12–25 July 2010 The Netherlands
Crisis and Truth
An interdisciplinary introduction into the thinking of René Girard
From 12 to 25 July, the first European Summer School Mimetic Theory took place in Leusden. Fifteen students and three auditors from Europe and beyond travelled to the International School of Philosophy for an interdisciplinary and intensive two week’s programme. Sixteen teachers, nine of whom were present throughout, took part in the teaching. The programme started with the mimetic epistemology of crisis and truth (Paul Dumouchel) and ended with a perspective on a new way of learning (James Alison). Michael Kirwan and Els Launspach analysed Shakespeare’s Midsummer Night’s Dream, Simon Simonse lectured on the fate of the rain queen of Pari and Niki Wandinger shed mimetic light on the dramatic structure of the life of Jesus. Other topics covered were: complex systems (Hans Weigand), our fascination with ‘slimness’ and the disease anorexia (Mark Anspach), and the Cambodja ‘killing fields’ (Paul Dumouchel). Joachim Duyndam explored Heidegger’s Mitsein and Benoît Chantre addressed different notions of transcendence in Girard’s works. A visit to Camp Amersfoort, introduced by Michael Elias, was part of the programme as well. Other people who contributed to the Summer School were: Michael Hardin, who gave an introductory lecture on theory and truth, Wiel Eggen who wrote a daily weblog, Suzanne Ross who monitored the pedagogical process, and Berry Vorstenbosch who provided technical support. Coordinator of the Summer School was Thérèse Onderdenwijngaard. Two interviews with René Girard were screened, one recorded very recently by Daniel Lance , and a 1985 interview made for Dutch television (IKON). The students presented their work in progress twice with members of the Dutch Girard Society attending on the first occasion.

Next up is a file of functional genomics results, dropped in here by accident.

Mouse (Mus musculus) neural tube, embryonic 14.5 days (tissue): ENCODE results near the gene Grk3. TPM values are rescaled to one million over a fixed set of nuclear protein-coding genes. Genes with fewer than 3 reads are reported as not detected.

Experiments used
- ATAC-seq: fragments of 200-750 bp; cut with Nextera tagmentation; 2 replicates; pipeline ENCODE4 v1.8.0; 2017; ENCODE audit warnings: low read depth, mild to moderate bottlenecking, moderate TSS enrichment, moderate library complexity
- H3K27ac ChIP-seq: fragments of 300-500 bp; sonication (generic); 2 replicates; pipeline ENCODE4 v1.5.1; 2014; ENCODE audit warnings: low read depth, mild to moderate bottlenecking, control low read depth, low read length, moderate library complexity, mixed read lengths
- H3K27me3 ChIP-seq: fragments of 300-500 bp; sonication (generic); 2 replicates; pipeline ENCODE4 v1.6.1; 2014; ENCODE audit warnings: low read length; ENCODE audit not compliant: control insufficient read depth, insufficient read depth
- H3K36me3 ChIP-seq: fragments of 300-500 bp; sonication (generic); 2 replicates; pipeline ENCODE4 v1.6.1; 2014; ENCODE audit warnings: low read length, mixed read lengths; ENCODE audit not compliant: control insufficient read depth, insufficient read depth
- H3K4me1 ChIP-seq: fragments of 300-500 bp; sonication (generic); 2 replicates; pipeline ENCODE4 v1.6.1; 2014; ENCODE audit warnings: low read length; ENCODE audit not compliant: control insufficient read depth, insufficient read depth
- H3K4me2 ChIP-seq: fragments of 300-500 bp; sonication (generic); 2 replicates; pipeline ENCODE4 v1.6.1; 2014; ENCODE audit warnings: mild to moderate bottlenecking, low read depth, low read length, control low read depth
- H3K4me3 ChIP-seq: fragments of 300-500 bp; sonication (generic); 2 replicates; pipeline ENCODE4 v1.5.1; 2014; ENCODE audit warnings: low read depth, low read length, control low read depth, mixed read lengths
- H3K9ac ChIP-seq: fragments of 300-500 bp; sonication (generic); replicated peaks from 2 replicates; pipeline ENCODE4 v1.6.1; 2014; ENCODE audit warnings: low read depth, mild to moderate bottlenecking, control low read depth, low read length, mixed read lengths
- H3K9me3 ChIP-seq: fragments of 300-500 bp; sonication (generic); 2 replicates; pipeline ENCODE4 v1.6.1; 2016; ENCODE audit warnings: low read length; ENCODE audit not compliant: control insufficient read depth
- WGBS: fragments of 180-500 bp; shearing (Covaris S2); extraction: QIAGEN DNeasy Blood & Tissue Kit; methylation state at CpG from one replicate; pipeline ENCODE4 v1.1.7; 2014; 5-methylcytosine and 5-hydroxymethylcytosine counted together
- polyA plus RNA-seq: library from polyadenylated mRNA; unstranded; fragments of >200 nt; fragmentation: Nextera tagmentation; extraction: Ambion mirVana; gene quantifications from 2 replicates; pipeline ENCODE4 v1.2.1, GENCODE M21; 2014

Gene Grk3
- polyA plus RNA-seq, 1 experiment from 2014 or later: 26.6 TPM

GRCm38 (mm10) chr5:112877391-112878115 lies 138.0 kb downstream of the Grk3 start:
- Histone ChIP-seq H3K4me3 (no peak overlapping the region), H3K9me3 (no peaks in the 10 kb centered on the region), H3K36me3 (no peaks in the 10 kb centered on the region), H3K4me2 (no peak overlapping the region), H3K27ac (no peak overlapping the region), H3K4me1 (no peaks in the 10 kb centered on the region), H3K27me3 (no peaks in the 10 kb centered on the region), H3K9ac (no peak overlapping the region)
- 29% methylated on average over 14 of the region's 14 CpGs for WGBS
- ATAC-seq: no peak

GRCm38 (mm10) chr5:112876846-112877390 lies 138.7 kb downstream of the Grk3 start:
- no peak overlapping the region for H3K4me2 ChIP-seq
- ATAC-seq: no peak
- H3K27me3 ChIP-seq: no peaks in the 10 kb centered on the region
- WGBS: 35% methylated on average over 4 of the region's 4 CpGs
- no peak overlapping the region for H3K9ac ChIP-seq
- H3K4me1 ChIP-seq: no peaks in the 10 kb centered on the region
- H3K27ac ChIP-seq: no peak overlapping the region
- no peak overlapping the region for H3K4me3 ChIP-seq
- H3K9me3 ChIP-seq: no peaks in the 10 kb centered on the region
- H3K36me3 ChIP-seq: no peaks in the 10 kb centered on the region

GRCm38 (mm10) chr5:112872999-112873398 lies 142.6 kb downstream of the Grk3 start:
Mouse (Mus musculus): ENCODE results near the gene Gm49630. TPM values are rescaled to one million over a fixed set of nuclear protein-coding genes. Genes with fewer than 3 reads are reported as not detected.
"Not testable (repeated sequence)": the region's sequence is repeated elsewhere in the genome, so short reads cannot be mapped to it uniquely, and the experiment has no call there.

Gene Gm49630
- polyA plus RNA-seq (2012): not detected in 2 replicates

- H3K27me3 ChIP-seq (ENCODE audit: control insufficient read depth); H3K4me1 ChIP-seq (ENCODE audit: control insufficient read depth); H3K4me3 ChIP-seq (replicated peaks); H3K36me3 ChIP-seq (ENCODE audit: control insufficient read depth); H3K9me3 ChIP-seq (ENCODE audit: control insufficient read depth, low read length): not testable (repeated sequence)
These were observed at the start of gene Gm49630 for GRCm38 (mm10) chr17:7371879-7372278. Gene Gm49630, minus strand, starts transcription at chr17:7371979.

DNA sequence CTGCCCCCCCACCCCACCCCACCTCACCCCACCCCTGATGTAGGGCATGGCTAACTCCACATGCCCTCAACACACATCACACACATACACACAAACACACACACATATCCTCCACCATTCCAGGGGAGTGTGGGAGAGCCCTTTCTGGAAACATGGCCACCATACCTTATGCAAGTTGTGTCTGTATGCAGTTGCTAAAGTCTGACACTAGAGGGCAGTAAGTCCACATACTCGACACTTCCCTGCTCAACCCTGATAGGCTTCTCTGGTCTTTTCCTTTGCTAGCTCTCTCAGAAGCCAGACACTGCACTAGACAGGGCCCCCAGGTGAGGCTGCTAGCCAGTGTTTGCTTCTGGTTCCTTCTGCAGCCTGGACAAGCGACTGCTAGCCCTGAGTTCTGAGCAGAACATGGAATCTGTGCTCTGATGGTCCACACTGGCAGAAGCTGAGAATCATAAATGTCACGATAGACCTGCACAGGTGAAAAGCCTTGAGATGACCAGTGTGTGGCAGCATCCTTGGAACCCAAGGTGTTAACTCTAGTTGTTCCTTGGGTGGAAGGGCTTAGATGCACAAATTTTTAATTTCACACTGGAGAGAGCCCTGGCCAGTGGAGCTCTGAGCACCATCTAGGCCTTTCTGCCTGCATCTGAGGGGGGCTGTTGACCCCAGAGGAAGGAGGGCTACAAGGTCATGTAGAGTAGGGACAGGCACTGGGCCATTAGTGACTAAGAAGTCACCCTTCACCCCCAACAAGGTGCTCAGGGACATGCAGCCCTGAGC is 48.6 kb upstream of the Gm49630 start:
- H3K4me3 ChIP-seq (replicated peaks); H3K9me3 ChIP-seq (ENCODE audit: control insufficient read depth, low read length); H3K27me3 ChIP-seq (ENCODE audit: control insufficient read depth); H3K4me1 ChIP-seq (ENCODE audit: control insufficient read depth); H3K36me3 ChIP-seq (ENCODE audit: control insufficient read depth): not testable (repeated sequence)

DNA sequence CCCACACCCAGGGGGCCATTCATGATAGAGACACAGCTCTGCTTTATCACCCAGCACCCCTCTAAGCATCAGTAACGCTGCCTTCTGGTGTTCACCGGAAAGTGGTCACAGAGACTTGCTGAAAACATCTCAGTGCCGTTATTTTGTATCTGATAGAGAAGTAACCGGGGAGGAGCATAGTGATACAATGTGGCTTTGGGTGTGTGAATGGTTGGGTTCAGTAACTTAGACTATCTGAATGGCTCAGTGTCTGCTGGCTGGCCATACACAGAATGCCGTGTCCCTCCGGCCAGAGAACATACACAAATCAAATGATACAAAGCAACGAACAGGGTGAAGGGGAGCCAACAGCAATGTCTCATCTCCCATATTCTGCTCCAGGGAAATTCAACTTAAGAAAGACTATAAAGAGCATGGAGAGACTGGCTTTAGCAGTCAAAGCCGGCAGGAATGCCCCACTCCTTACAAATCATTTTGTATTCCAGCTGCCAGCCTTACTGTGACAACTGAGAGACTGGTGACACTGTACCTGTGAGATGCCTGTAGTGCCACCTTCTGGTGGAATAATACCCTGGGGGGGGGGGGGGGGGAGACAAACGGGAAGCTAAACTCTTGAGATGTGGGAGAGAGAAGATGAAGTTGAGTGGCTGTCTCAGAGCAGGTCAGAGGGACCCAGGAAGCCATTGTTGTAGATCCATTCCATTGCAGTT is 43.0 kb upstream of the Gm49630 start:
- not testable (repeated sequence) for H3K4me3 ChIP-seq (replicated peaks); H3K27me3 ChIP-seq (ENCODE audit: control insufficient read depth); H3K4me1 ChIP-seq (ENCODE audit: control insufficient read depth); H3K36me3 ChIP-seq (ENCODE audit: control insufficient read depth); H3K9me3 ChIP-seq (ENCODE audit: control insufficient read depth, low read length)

This summary merely offers an outside description of the great event the Summer School turned out to be. Already as early as on the second day, a community of learners, consisting of interested students and inspired teachers had been formed. Also the way the School for Philosophy with its rich history contributed to the atmosphere should be mentioned. Still, in the first place it was the power of the theory, which made these two weeks into such a special experience. As one of the students wrote:
I learned that novelistic conversion isn’t like an argument that can be grasped and adhered to. Rather, it really is like a conversion in that one “undergoes” a change unawares until, on the other side or within it, hindsight is taken up and all the rooms that one previously traveled through are cast in new light. The book- shelves look different, the floor- boards have aged, the windows cast a glance of sunlight and breezes, shadows and cloud-cover. And all the persecutions and carnages, the murders and immolations are taken up too, uncovered, brought before us still our complicity lingers on their vestiges, yet we are invited to a new way of being with the other… to the possibility making something new, something much less violent, something much more together, a togetherness not over and against each other.